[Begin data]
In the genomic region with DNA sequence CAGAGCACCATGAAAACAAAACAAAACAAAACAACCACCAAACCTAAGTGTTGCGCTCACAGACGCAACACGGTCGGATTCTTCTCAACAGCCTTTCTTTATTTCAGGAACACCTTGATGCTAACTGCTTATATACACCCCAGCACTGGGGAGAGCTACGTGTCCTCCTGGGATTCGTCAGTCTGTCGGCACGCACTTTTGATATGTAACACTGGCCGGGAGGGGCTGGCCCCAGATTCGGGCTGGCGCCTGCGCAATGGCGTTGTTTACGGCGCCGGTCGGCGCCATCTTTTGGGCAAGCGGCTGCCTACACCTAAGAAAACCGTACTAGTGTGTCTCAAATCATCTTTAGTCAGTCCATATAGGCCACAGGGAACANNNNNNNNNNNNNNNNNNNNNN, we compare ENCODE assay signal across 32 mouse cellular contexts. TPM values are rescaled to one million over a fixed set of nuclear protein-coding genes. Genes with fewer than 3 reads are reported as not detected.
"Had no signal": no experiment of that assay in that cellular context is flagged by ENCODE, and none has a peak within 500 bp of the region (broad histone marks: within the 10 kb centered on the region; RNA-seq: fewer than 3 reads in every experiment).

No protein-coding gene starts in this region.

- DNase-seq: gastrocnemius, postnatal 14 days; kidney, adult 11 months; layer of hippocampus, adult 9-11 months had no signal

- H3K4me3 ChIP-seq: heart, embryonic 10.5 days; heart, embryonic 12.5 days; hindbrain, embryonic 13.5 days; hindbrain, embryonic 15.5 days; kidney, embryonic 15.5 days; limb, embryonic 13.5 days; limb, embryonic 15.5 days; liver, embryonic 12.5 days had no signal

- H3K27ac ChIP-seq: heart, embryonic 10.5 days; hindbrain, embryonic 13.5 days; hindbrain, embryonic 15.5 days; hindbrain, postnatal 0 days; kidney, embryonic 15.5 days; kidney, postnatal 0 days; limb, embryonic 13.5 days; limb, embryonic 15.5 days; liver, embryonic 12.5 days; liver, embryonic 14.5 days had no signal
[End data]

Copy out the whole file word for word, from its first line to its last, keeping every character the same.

In the genomic region with DNA sequence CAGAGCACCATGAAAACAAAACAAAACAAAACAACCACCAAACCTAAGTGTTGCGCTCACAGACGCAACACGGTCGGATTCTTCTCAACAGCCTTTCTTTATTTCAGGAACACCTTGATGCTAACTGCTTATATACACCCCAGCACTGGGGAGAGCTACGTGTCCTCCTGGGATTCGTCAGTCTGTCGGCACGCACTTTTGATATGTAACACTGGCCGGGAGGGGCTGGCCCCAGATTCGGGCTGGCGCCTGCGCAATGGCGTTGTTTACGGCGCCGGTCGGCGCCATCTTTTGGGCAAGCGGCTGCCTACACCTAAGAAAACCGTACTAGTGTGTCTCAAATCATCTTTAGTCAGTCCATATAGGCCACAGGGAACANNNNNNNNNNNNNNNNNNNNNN, we compare ENCODE assay signal across 32 mouse cellular contexts. TPM values are rescaled to one million over a fixed set of nuclear protein-coding genes. Genes with fewer than 3 reads are reported as not detected.
"Had no signal": no experiment of that assay in that cellular context is flagged by ENCODE, and none has a peak within 500 bp of the region (broad histone marks: within the 10 kb centered on the region; RNA-seq: fewer than 3 reads in every experiment).

No protein-coding gene starts in this region.

- DNase-seq: gastrocnemius, postnatal 14 days; kidney, adult 11 months; layer of hippocampus, adult 9-11 months had no signal

- H3K4me3 ChIP-seq: heart, embryonic 10.5 days; heart, embryonic 12.5 days; hindbrain, embryonic 13.5 days; hindbrain, embryonic 15.5 days; kidney, embryonic 15.5 days; limb, embryonic 13.5 days; limb, embryonic 15.5 days; liver, embryonic 12.5 days had no signal

- H3K27ac ChIP-seq: heart, embryonic 10.5 days; hindbrain, embryonic 13.5 days; hindbrain, embryonic 15.5 days; hindbrain, postnatal 0 days; kidney, embryonic 15.5 days; kidney, postnatal 0 days; limb, embryonic 13.5 days; limb, embryonic 15.5 days; liver, embryonic 12.5 days; liver, embryonic 14.5 days had no signal